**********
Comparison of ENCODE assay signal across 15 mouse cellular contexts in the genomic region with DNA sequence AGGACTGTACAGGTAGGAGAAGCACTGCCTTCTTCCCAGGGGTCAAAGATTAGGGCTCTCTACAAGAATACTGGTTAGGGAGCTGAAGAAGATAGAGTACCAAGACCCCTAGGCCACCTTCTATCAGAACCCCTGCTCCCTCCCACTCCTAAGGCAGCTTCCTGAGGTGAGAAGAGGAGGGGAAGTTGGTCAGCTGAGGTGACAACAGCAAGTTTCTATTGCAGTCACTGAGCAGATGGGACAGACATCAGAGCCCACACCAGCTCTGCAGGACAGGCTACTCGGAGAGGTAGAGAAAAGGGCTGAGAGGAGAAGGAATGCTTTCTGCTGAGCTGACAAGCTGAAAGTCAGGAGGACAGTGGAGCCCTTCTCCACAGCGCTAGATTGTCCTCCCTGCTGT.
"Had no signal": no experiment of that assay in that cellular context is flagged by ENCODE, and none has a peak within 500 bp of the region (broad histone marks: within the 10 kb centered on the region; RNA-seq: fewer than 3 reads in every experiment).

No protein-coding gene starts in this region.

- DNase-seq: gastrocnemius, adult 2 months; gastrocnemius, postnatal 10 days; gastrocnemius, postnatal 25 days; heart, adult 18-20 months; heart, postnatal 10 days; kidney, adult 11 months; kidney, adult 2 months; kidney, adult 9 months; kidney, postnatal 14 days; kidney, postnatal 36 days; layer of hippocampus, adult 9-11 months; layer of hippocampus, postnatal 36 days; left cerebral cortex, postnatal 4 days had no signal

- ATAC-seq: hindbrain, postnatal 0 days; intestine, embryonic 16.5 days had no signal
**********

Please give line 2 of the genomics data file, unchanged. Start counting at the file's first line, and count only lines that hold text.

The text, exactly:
"Had no signal": no experiment of that assay in that cellular context is flagged by ENCODE, and none has a peak within 500 bp of the region (broad histone marks: within the 10 kb centered on the region; RNA-seq: fewer than 3 reads in every experiment).